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Saturday, December 1, 2012

Let's Change Status Effects

As I said the other day, I like status effects well enough, but I hate that name "status effect", with the same unmitigated hate I have for other gamer jargon. My feeling is: the names for things should be the names of things in the world you're talking about. A few highly-abstract concepts that don't exist directly in the game world, but which are necessary for sorting out what happens, can have jargony names like "hit points" or "saves"; but since I also feel there should be as few of these as possible, that means I expect most of a game book, module, resource, or list of house rules should deal with in-world responses to in-world actions. So: "The shadowy creature reaches out and you feel yourself getting weaker" (followed by writing down somewhere that the character is now weak) versus "The shadowy creature hits and adds a 'weak' status effect".

So what could we call "status effects"? I referred to them as "tags" or "labels" in the past, but that's only because it helps to explain them in terms of GM-side rules. But even that seems jargony. Should we just call them "changes"?


  1. How about "state"? As in "the character is now in a weakened state".

  2. I never called them anything. A character who is weakened is weakened. That has nothing to do with being petrified, or asleep, or under the effects of a haste spell or whatever.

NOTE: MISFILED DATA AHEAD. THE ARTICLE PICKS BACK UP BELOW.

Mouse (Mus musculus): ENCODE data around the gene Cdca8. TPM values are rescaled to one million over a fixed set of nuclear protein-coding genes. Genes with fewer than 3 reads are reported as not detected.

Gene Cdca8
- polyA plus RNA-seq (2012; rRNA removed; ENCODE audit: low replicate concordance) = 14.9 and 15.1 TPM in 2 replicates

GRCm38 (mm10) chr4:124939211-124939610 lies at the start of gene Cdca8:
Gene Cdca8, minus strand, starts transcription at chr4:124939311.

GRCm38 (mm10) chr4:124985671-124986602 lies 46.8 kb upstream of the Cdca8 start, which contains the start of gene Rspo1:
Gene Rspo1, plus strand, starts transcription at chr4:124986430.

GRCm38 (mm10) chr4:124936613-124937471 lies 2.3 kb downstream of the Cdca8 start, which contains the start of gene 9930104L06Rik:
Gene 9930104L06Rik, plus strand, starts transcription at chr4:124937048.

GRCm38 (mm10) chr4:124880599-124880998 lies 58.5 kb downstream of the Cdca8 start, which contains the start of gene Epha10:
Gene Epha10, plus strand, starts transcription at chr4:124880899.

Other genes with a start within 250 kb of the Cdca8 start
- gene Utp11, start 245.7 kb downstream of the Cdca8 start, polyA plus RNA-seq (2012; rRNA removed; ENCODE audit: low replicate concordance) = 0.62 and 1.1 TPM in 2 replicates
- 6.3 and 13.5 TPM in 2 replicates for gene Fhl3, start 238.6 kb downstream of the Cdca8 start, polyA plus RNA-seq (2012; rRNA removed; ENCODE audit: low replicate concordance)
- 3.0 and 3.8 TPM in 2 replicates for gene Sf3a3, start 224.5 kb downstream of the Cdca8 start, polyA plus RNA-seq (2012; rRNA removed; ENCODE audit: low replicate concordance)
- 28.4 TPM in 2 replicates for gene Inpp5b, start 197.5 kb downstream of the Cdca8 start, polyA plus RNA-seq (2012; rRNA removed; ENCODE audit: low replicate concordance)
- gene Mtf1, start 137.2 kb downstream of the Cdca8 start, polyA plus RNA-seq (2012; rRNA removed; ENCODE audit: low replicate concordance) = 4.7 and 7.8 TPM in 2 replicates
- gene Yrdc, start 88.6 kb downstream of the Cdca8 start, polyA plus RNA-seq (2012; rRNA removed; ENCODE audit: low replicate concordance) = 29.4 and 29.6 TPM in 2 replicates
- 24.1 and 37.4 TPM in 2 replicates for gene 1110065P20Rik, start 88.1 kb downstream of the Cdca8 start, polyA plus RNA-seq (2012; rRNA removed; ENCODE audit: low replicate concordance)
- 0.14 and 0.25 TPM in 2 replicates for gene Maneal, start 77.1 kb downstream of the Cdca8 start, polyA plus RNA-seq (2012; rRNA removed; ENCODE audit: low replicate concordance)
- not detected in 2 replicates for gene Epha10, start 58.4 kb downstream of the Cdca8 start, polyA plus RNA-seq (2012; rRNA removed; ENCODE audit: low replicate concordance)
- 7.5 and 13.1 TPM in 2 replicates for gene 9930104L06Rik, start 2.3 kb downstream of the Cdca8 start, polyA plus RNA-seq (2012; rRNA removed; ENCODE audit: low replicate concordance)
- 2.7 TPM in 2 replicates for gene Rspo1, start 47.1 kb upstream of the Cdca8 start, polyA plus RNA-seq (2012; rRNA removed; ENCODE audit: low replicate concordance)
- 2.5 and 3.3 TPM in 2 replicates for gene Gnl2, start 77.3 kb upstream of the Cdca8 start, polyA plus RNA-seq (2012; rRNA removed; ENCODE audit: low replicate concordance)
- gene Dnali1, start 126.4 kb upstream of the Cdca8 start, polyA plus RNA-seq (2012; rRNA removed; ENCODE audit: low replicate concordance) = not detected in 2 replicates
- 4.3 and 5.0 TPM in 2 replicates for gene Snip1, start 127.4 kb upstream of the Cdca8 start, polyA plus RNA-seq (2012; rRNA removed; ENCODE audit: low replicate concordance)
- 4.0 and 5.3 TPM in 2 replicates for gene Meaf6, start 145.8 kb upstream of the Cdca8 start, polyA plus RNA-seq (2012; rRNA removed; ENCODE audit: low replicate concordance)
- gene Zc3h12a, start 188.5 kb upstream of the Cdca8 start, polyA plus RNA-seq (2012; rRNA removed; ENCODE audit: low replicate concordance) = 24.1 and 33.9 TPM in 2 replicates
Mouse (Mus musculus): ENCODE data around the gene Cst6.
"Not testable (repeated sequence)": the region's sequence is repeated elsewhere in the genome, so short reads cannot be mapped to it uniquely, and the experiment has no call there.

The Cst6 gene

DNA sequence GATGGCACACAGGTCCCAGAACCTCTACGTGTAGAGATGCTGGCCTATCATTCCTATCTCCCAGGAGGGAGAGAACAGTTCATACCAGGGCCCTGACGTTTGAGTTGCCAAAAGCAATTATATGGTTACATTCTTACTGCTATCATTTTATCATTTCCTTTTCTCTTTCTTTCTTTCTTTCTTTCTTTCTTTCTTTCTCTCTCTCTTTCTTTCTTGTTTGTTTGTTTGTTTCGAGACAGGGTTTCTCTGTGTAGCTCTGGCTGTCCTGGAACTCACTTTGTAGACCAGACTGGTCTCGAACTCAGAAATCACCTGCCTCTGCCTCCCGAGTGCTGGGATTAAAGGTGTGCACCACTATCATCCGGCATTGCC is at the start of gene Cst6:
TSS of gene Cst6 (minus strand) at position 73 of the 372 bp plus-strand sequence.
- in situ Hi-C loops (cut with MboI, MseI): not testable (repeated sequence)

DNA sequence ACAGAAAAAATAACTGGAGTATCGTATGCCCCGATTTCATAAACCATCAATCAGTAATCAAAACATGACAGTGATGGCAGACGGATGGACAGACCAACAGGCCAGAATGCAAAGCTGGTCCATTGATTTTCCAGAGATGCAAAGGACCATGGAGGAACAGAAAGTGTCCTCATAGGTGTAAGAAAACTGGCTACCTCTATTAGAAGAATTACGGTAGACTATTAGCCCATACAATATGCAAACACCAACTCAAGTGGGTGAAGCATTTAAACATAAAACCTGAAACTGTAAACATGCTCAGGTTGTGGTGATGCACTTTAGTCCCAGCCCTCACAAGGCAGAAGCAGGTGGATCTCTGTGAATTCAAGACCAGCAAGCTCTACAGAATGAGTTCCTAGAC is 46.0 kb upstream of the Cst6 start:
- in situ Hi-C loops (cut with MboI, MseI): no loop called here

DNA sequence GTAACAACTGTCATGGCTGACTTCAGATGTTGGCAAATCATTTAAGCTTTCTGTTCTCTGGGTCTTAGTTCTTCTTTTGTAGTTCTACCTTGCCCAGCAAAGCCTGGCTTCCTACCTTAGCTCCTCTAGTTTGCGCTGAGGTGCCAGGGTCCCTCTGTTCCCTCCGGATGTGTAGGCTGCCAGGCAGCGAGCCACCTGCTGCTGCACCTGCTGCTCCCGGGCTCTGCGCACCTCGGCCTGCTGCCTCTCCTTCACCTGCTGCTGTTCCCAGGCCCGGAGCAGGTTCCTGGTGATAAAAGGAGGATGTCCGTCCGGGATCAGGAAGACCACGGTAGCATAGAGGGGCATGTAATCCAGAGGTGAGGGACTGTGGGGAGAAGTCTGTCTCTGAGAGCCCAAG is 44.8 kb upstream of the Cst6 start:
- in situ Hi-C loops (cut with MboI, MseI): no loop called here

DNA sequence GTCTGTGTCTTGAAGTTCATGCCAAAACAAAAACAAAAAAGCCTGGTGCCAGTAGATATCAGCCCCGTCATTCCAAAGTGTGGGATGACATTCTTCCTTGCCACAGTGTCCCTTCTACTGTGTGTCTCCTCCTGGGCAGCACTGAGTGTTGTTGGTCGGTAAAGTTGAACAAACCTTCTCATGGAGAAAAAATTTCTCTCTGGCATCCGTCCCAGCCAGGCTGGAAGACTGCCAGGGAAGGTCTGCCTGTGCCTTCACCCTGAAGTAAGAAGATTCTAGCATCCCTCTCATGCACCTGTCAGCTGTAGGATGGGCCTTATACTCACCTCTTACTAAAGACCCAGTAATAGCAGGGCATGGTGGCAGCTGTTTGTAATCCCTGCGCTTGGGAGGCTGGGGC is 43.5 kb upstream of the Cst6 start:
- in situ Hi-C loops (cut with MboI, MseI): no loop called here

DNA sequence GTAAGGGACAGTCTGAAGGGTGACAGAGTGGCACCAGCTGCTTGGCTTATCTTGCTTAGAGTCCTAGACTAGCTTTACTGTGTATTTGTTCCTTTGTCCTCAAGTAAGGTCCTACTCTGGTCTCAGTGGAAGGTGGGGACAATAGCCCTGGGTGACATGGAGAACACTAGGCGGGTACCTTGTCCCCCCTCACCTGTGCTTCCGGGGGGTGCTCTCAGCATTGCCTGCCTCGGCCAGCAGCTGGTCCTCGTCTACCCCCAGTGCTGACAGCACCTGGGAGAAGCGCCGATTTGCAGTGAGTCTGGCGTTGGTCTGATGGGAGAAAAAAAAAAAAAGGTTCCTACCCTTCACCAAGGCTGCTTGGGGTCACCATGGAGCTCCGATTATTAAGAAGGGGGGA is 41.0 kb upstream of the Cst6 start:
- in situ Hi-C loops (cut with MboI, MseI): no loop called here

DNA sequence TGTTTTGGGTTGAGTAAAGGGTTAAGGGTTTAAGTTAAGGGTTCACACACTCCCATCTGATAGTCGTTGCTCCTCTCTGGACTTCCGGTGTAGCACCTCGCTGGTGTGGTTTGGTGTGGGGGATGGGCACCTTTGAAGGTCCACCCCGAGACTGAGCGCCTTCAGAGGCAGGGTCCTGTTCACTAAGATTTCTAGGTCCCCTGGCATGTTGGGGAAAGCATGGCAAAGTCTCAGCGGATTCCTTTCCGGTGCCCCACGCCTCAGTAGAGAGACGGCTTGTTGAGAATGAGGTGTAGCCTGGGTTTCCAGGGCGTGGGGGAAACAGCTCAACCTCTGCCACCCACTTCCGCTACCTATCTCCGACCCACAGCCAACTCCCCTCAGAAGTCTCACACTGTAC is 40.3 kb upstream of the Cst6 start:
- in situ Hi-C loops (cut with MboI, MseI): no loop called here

3. Yeah DMW has it. The game rules describe them as status effects because you need to formalize things. For example, instead of describing the effects of Fire Resistance in six magic items, six spells, and twelve monsters, you can just describe it once and thereafter say "This thing has/gives Fire Resistance". It's used in computer programming too because it's just a good, solid idea.

    When you describe it to the player, you say "when you wear the ring of fire resistance you can't be hurt by normal fires, and magical or exceptionally hot fires have half effect on you." The player asks if a bonfire counts as extremely hot, and the DM says well, are you gonna try it? But he's thinking nah, it means like lava or a raging forest fire.

    Plus, generally, status effects are pretty dumb. For example, do you really need to spell out that you can't move or act if you're unconscious? But being Stunned could have various legitimate effects.

  4. I never called them anything special, either, but I've noticed some people insist on formal names for everything. And once they have a formal name and description for some group of mechanics, they start cranking out the equivalents for other niches, and we wind up with crap dissociative mechanics. I'm just wondering if there's a way to slow these guys down.